London visit: Lawyer sues Buhari for failing to hand over to Osinbajo

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Human rights lawyer, Inibehe Effiong, has sued President Muhammadu Buhari and the Attorney-General of the Federation over the President’s failure to hand over power to Vice-President Yemi Osinbajo when he decided to travel to London on a private visit two weeks ago.

The case, with suit number FHC/L/CS/763/2019, was filed before a Federal High Court in Lagos.

Effiong asked the court to determine whether in view of the extant provisions of Section 145 (1) of the Constitution of the Federal Republic of Nigeria, 1999 (as amended), Buhari can validly proceed on vacation for any length of time without transmitting a written declaration to the National Assembly to that effect, which will empower the Vice-President to perform the functions of the President in an acting capacity.

The lawyer asked the court to determine whether Buhari’s action in proceeding on vacation to the UK from April 25, 2019 to May 5, 2019 without transmitting the written declaration envisaged in Section 145 (1) of the constitution to National Assembly is not in conflict with the provisions of Section 145 (1) of the constitution.

Effiong asked the court to determine whether the President in refusing to adhere to the clear and unambiguous provisions of Section 145 (1) of the constitution had not by that singular action violated his oath of office and the provisions of the constitution which he swore to uphold.

He asked the court to clarify whether the constitution or any other law for that matter, permits the President to exercise Presidential authority over the affairs of Nigeria from any country outside the territorial jurisdiction of Nigeria, save when he is out of the country on official diplomatic engagements.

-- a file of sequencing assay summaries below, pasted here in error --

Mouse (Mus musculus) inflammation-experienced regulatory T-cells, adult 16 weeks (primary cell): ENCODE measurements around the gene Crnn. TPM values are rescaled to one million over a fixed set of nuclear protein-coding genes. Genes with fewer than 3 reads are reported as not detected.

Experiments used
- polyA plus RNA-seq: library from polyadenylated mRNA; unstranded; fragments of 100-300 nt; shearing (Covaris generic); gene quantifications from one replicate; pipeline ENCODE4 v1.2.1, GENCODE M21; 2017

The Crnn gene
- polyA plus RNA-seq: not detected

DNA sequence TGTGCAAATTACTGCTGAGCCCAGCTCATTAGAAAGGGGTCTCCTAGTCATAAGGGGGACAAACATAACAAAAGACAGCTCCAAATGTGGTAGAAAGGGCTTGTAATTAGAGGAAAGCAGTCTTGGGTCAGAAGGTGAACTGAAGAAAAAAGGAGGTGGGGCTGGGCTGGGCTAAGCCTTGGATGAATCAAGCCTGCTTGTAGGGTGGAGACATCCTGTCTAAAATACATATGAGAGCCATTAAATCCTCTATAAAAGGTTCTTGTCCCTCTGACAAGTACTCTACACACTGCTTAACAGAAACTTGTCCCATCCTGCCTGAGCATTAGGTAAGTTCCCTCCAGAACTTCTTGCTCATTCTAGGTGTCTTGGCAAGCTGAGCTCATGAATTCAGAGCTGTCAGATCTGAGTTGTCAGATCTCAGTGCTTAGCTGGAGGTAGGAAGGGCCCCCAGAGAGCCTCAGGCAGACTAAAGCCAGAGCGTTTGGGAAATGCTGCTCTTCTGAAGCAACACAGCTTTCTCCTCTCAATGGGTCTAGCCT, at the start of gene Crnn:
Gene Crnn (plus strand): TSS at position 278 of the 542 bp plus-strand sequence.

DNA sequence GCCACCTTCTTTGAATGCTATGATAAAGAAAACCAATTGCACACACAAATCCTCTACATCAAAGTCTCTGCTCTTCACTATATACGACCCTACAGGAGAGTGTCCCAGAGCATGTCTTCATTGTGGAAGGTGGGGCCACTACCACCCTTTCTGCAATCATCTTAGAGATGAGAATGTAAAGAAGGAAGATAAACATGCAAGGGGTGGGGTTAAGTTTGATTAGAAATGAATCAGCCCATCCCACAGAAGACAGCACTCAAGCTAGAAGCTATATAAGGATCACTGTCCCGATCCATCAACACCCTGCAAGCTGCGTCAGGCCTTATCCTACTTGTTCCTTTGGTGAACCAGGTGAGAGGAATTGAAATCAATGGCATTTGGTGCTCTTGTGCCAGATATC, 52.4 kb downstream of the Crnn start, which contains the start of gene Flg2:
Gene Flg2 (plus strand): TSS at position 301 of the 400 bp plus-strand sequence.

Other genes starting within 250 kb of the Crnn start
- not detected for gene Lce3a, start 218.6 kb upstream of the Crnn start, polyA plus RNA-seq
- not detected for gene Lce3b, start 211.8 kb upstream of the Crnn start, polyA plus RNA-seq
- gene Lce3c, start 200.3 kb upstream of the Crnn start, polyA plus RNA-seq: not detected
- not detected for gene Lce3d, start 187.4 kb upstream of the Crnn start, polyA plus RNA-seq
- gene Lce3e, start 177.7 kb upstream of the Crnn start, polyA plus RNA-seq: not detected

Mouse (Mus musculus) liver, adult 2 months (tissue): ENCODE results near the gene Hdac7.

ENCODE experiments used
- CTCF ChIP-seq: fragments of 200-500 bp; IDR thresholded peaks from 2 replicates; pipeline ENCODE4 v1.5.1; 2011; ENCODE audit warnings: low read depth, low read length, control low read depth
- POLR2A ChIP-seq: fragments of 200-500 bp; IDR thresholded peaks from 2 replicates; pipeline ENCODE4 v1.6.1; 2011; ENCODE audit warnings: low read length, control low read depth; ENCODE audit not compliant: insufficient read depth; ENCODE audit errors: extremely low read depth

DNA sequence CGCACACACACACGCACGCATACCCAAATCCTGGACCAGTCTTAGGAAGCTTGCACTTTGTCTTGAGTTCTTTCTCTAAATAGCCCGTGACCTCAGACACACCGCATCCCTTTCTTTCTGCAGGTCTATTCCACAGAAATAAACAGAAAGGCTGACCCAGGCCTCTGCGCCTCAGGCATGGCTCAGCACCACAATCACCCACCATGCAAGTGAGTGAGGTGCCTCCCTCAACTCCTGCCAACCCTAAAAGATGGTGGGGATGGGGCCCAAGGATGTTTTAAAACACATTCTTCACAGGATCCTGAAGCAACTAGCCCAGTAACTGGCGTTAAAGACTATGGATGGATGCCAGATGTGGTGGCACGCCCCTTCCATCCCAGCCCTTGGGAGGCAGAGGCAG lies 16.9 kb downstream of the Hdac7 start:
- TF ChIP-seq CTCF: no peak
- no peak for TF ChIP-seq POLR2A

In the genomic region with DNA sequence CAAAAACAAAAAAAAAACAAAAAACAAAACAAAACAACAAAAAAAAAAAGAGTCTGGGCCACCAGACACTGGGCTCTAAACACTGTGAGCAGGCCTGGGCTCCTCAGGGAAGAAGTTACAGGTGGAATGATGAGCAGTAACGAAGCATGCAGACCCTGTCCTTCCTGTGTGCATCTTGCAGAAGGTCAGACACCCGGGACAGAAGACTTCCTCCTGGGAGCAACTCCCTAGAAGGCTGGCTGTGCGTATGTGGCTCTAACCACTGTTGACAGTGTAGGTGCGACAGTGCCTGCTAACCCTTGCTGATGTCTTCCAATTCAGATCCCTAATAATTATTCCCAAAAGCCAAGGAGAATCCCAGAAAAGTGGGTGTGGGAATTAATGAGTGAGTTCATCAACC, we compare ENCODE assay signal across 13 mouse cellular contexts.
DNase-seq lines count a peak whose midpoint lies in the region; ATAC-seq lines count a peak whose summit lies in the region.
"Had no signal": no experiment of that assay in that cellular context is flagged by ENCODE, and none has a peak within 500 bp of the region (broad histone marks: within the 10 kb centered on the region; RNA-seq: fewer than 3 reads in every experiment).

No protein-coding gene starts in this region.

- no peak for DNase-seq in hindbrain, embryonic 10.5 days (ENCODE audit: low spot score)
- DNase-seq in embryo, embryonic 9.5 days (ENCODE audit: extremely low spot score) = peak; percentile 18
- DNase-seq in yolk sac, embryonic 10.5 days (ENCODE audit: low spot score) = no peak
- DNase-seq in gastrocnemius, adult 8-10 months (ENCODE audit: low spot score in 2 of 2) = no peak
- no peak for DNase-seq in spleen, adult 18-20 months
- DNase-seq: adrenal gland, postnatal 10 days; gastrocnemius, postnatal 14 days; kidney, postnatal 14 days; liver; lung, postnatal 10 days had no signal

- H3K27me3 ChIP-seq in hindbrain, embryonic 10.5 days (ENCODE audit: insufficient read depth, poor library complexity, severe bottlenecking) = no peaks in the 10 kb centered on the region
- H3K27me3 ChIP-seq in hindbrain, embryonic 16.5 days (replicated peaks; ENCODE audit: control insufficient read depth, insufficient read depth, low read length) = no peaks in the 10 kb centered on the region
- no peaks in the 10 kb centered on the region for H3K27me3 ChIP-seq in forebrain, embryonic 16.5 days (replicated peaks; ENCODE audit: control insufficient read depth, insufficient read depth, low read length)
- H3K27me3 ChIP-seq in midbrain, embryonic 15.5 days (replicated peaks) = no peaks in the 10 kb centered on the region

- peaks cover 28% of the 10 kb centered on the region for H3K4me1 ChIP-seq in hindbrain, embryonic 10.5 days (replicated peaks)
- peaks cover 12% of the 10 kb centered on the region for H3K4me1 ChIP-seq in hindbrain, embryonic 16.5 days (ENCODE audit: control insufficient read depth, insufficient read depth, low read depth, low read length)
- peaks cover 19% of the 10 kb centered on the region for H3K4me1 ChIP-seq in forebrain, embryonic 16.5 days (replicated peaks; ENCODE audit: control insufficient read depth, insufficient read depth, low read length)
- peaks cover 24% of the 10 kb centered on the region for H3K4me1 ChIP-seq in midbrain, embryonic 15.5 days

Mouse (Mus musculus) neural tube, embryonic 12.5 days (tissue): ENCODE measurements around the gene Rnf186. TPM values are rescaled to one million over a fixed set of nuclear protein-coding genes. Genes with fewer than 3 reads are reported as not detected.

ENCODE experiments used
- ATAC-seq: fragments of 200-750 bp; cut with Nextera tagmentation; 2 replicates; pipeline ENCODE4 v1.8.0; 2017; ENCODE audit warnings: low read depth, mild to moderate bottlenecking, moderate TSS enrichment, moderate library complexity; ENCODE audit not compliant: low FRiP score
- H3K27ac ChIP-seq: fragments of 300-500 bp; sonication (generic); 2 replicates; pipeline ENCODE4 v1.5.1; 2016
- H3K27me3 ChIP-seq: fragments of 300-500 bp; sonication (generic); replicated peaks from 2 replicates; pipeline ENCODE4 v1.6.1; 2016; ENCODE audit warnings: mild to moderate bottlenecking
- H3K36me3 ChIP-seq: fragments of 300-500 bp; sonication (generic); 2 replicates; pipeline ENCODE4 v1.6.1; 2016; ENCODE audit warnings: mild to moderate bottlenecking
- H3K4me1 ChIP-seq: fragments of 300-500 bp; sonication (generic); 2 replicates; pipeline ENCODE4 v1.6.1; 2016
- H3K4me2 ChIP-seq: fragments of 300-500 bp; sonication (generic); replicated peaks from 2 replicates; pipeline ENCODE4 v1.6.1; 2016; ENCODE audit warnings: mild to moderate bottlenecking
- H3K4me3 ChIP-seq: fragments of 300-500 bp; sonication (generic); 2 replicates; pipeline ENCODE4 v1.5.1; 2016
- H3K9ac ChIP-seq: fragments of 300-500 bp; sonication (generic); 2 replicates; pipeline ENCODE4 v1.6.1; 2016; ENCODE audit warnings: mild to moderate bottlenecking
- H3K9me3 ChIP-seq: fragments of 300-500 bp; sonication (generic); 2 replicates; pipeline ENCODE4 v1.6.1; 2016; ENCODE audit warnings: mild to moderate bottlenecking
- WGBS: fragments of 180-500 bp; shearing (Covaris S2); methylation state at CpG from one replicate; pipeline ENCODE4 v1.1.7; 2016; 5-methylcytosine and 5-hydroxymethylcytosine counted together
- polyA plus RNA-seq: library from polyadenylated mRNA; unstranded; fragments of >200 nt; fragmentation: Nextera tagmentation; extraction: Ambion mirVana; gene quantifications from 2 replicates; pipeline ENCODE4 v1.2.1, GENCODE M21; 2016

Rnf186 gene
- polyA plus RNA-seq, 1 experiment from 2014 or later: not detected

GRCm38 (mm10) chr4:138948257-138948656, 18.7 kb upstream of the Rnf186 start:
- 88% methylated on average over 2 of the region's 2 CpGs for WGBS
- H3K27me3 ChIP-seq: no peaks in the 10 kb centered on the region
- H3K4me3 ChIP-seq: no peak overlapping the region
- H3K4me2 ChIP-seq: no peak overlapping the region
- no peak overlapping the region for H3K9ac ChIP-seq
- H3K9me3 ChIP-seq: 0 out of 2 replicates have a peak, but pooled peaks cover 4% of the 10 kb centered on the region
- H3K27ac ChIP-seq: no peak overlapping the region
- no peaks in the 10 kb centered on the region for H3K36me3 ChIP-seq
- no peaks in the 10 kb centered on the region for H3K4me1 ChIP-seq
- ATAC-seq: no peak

Upon the determination of the above questions, Effiong asked for a declaration of the court that by the provisions of Section 145 (1) of the constitution, the President is mandated to compulsorily transmit a written declaration to the President of the Senate of the Federal Republic of Nigeria, and the Speaker of the House of Representatives of the Federal Republic of Nigeria to that effect before proceeding on vacation.

Another relief sought by Effiong reads, “A declaration that the failure of the 1st defendant (Buhari) to comply with Section 145 (1) of the Constitution of the Federal Republic of Nigeria, 1999 (as amended) by not transmitting a written declaration to the President of the Senate of the Federal Republic of Nigeria, and the Speaker of the House of Representatives of the Federal Republic of Nigeria to that effect before proceeding on vacation to the United Kingdom from the 25th day of April, 2019 to the 5th day of May, 2019 is a gross violation of the Constitution of the Federal Republic of Nigeria, 1999 (as amended).”

The lawyer asked the court to rule that that since the constitution does not have extra-territorial application, the President cannot exercise Presidential authority over the affairs of the Federal Republic of Nigeria from the United Kingdom, or any other country outside the territorial jurisdiction of the Federal Republic of Nigeria, save when he is outside the country on official diplomatic engagements.

He asked the court to restrain Buhari from proceeding on vacations whether within or outside the Nigeria without transmitting a written declaration to the President of the Senate of the Federal Republic of Nigeria, and the Speaker of the House of Representatives of the Federal Republic of Nigeria in compliance with section 145 (1) of the Constitution of the Federal Republic of Nigeria, 1999 (as amended).

No date has been fixed for the hearing of the suit.Punch

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